Co-op is not a new feature to Geometry Wars (it was introduced in Geometry Wars 2), but it is handled quite differently than it was previously. Co-op no longer simply places extra ships in the basic modes. There is a shorter campaign similar to the Adventure mode comprised of co-op missions, but Adventure mode’s trappings don’t always translate so well. Drones and supers don’t make the transition over at all, and while Adventure mode provides a nice challenge, I feel that challenge is embellished and made counter-intuitive to the kind of co-op experience I’m looking for when I play Geometry Wars. Usually you’ll still only have one life, as you will in Adventure mode, making each level feel more like a Rainbow Six terrorist hunt than a Geometry Wars game by the time you’re done with it. This would have been fine, even laudable, if more free-wheeling co-op was also available by way of the Classic modes, but those are bizarrely single player exclusive even though they’ve been co-op in the past.
For the first time in the series there’s an online mode, but unfortunately this is where the multiplayer situation becomes even more puzzling: you can’t play the co-op missions over the internet, and you can’t play the competitive multiplayer modes locally. Unfortunately, I wasn’t able to find a match online at any time of the day to report on the online modes.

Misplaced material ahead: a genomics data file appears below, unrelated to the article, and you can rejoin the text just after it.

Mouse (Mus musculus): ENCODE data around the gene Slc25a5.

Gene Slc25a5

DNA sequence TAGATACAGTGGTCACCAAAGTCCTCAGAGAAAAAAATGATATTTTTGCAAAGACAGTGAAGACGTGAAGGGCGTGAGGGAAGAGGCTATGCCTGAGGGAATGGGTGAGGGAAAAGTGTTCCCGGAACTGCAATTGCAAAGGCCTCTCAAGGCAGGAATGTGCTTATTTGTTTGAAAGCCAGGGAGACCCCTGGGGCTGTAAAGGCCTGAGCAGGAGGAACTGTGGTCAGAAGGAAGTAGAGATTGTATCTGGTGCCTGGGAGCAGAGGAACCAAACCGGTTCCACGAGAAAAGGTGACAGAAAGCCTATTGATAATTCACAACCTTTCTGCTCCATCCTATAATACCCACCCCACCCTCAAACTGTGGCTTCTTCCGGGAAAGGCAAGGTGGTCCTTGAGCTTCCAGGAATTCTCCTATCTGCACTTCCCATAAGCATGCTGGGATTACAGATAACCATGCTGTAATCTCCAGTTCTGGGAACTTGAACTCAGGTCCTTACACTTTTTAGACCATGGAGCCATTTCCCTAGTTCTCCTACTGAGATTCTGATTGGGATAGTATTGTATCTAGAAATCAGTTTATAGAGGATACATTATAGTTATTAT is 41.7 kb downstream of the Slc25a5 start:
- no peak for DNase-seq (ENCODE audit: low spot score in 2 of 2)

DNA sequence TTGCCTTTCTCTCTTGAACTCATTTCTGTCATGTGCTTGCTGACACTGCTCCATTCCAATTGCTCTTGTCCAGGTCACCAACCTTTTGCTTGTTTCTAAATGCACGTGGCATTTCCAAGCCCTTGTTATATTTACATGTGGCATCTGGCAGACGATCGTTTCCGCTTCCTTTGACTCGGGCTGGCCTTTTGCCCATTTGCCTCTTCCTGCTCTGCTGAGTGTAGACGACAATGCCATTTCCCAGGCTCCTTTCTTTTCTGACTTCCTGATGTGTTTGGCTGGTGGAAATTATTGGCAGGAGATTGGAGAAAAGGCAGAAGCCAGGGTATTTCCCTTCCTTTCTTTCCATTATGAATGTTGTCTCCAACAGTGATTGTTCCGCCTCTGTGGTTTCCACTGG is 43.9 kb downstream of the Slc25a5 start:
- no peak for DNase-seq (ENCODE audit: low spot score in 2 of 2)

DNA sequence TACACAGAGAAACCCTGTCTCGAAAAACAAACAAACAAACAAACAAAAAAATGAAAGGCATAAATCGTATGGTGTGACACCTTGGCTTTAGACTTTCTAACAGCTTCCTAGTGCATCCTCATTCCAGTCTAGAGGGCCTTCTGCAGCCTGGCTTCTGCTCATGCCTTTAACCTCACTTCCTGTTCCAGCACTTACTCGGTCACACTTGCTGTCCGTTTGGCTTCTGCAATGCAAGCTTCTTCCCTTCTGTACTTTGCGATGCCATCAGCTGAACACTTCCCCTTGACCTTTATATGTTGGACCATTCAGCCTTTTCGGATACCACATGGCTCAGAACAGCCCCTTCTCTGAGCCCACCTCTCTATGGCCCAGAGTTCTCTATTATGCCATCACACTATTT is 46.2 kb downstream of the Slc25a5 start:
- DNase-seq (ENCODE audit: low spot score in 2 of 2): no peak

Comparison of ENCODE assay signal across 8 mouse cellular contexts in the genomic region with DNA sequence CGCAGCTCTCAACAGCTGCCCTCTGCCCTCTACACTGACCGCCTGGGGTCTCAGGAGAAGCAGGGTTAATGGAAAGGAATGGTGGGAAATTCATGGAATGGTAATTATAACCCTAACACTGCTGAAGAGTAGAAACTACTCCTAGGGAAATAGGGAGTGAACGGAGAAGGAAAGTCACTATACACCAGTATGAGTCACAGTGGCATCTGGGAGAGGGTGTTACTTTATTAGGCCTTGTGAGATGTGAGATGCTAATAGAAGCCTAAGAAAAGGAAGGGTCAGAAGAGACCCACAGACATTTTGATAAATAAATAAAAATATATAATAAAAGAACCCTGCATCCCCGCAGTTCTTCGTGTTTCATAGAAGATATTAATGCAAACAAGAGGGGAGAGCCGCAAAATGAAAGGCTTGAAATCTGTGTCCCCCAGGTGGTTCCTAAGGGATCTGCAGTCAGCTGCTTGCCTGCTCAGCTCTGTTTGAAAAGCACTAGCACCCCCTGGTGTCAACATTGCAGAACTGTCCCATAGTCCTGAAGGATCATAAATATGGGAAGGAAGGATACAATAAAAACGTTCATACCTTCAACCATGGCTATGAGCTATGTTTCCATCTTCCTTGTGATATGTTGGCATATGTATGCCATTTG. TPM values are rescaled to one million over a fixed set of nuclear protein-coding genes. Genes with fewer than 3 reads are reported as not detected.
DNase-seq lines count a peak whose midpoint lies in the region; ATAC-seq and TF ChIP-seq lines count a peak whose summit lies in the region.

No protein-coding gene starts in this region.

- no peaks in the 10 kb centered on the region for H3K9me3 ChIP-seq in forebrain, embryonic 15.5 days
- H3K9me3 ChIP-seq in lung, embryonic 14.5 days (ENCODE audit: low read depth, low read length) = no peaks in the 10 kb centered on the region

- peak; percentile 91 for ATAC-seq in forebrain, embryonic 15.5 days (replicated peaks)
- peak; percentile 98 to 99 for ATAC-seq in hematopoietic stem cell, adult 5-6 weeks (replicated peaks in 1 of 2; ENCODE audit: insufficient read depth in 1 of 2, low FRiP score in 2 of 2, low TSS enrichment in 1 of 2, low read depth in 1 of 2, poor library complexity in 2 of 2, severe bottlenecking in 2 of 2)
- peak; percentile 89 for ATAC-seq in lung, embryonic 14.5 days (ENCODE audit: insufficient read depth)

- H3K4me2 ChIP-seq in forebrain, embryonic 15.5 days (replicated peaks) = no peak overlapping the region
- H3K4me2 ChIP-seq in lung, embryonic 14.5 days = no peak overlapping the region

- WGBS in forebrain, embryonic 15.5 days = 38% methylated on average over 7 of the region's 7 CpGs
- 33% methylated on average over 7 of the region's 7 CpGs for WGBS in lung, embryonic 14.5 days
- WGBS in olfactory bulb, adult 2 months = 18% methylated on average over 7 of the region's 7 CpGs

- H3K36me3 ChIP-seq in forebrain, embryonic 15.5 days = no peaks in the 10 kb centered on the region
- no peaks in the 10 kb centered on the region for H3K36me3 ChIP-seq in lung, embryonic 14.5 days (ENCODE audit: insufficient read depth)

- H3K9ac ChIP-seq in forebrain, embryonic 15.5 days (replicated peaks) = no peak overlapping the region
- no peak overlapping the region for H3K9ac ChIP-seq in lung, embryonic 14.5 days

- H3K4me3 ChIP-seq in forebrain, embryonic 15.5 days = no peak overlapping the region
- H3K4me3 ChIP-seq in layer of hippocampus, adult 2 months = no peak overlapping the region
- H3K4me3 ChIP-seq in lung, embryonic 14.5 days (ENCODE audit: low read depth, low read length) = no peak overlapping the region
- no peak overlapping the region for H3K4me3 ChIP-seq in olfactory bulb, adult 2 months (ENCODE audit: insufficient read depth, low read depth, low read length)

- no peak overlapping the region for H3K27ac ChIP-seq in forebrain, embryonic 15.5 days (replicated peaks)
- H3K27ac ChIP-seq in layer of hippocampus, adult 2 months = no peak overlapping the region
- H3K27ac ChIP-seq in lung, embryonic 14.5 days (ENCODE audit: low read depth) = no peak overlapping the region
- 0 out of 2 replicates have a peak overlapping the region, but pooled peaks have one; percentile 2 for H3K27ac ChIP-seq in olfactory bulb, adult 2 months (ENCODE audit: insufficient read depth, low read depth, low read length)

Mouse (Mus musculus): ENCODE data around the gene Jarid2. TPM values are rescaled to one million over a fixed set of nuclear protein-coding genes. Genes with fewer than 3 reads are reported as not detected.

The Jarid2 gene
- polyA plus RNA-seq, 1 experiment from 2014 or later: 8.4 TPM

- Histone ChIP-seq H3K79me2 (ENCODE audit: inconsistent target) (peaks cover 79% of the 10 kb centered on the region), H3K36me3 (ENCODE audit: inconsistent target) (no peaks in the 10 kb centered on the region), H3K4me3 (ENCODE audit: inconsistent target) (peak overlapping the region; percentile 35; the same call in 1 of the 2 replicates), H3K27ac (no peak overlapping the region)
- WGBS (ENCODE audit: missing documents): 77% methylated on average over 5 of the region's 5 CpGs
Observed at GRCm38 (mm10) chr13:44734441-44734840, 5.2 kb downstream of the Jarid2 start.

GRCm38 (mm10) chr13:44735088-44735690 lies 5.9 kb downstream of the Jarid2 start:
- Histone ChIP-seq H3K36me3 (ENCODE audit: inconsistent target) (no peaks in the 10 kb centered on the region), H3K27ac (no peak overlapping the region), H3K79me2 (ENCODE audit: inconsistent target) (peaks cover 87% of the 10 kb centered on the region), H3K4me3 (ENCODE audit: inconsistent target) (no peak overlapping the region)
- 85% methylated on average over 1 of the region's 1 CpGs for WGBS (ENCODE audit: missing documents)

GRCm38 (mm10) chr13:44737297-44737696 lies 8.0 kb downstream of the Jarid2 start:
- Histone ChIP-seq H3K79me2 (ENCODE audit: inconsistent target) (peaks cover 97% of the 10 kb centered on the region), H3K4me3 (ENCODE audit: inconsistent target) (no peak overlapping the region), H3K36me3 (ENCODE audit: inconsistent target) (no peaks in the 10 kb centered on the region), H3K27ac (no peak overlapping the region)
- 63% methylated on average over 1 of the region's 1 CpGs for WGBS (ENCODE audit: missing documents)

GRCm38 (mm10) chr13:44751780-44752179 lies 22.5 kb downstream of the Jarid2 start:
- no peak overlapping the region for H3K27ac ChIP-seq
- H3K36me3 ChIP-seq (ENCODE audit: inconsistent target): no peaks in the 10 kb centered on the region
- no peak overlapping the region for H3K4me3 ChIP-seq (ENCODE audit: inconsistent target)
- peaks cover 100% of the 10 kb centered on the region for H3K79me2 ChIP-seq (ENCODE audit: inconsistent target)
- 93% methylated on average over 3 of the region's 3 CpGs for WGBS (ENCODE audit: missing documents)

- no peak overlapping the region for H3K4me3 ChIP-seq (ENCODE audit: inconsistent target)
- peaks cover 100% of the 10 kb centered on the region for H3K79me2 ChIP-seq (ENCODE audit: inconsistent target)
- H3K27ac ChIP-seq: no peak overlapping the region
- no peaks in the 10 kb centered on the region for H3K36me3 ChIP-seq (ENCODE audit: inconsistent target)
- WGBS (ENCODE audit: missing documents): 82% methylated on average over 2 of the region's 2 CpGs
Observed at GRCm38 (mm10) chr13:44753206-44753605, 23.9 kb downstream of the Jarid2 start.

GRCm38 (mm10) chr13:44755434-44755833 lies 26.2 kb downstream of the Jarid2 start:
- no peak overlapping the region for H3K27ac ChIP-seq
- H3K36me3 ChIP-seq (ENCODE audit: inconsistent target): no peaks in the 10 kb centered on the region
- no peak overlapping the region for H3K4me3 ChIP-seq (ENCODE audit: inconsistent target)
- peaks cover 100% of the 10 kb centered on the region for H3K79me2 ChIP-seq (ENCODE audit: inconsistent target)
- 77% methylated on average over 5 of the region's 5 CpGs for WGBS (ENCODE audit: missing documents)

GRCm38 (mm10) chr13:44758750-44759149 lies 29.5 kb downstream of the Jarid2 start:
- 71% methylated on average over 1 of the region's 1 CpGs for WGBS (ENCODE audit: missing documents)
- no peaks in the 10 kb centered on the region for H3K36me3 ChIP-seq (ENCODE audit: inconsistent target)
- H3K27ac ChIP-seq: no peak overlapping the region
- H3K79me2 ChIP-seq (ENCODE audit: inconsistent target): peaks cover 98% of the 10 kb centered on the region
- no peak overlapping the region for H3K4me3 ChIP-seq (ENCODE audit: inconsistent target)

In the original Geometry Wars, your basic gun switched off between two much better, faster weapons every 10,000 points, starting at 10,000 points. This system was totally absent from GW2, but it has sort of returned for Dimensions. Every so often in Adventure mode, formations of pegs will spawn that you will have to destroy to activate a “super state”. Depending on the formation of the pegs, you could get one of several upgraded weapons, a geom-magnet, and a shield among other things. Super states only last for a brief period of time, however, and are only available in the Adventure mode. Classic modes are stuck with the basic weapon, which is kind of lame considering how amazing the upgraded guns in the original Geometry Wars looked and felt.